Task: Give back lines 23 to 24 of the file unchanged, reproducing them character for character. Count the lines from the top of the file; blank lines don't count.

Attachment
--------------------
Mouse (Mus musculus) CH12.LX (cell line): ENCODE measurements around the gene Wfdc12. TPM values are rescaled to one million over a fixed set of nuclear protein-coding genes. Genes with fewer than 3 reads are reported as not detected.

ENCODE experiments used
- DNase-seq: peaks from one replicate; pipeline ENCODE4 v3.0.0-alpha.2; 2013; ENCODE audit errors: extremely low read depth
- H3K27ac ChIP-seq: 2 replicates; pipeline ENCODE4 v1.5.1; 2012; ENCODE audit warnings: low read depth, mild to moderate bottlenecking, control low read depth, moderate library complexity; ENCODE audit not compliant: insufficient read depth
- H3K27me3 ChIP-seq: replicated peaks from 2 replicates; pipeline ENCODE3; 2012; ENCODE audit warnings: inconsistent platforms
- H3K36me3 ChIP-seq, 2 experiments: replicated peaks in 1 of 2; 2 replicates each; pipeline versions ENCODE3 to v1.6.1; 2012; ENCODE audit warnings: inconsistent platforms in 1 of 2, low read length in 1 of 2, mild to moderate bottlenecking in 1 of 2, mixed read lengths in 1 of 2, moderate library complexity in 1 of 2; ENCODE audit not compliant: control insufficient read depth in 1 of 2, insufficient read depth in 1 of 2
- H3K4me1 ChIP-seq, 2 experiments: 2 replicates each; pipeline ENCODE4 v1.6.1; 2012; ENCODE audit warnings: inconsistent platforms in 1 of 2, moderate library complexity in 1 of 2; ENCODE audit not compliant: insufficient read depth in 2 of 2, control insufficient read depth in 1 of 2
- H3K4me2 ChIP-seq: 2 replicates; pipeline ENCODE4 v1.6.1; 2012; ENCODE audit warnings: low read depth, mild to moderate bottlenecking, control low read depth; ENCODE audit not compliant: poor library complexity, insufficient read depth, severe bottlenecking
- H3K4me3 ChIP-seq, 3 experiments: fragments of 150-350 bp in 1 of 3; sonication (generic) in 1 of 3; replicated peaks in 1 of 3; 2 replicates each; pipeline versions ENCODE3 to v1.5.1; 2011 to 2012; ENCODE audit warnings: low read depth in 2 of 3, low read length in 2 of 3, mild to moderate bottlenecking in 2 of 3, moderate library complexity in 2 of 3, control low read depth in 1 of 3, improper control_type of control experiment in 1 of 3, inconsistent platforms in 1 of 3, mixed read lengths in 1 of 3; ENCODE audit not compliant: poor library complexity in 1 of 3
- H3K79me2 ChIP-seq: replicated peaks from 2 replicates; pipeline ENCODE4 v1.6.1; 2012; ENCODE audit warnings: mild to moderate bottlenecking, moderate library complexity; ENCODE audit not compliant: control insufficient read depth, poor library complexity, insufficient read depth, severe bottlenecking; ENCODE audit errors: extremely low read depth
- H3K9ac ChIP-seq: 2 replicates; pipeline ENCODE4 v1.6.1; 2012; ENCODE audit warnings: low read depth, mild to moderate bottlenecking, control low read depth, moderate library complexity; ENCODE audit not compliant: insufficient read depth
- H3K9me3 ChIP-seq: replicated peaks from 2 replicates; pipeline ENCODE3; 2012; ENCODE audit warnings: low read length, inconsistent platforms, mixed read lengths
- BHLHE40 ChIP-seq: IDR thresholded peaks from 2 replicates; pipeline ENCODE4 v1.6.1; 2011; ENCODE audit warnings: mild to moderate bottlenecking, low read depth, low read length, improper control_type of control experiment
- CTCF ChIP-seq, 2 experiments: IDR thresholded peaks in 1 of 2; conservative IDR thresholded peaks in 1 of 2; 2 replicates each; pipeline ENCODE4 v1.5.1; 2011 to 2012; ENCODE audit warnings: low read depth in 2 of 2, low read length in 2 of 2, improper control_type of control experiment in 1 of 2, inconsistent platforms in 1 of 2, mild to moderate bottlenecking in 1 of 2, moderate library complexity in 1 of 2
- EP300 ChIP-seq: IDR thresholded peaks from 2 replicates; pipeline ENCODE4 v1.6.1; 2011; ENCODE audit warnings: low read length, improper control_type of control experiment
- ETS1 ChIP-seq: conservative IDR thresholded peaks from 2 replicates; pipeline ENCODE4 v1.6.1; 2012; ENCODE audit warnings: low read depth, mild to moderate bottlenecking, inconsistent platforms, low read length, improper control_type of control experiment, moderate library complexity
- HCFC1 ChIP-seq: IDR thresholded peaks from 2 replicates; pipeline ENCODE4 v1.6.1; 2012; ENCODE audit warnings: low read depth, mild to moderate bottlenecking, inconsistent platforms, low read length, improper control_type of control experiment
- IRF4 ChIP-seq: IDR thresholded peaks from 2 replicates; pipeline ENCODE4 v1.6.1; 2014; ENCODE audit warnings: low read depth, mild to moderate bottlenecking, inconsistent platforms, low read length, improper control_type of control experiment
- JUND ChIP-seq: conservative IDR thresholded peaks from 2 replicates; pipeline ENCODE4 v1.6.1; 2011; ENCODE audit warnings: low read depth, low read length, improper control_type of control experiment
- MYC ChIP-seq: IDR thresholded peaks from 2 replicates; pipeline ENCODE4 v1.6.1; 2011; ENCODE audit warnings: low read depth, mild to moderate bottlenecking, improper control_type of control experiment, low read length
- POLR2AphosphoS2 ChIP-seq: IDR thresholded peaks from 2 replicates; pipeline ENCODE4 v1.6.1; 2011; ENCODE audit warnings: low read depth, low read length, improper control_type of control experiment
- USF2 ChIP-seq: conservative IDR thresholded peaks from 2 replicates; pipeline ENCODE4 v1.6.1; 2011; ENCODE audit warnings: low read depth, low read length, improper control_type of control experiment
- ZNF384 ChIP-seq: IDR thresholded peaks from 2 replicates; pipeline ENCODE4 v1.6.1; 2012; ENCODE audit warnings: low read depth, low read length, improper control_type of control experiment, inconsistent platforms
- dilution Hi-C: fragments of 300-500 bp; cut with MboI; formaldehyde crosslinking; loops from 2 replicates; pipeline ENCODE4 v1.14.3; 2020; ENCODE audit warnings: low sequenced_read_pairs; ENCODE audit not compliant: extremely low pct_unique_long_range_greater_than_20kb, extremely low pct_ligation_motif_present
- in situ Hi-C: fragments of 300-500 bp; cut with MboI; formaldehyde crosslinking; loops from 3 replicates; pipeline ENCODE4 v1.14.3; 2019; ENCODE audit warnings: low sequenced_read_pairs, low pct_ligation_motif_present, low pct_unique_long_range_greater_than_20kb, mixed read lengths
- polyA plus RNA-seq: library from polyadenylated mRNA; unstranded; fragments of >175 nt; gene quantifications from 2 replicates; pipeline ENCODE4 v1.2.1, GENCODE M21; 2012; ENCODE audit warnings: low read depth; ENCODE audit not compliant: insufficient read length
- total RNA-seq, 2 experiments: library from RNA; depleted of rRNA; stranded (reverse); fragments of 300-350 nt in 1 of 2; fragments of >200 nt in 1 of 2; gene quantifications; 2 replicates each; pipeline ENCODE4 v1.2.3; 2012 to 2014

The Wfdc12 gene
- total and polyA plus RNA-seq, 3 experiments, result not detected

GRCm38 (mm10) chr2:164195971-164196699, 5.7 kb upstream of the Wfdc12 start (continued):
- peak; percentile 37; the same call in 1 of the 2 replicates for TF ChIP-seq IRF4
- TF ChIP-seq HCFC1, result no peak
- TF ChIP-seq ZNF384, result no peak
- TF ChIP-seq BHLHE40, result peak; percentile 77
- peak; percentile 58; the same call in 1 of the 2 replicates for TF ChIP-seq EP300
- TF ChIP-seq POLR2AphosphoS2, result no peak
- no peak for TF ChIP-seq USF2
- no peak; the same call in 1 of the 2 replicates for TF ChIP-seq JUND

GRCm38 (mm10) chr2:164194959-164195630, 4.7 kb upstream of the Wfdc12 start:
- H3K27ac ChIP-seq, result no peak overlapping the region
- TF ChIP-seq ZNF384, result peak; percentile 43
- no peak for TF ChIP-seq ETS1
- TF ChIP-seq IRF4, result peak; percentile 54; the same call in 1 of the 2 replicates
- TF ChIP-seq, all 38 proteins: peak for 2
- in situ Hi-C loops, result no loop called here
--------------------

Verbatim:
- ZNF384 ChIP-seq: IDR thresholded peaks from 2 replicates; pipeline ENCODE4 v1.6.1; 2012; ENCODE audit warnings: low read depth, low read length, improper control_type of control experiment, inconsistent platforms
- dilution Hi-C: fragments of 300-500 bp; cut with MboI; formaldehyde crosslinking; loops from 2 replicates; pipeline ENCODE4 v1.14.3; 2020; ENCODE audit warnings: low sequenced_read_pairs; ENCODE audit not compliant: extremely low pct_unique_long_range_greater_than_20kb, extremely low pct_ligation_motif_present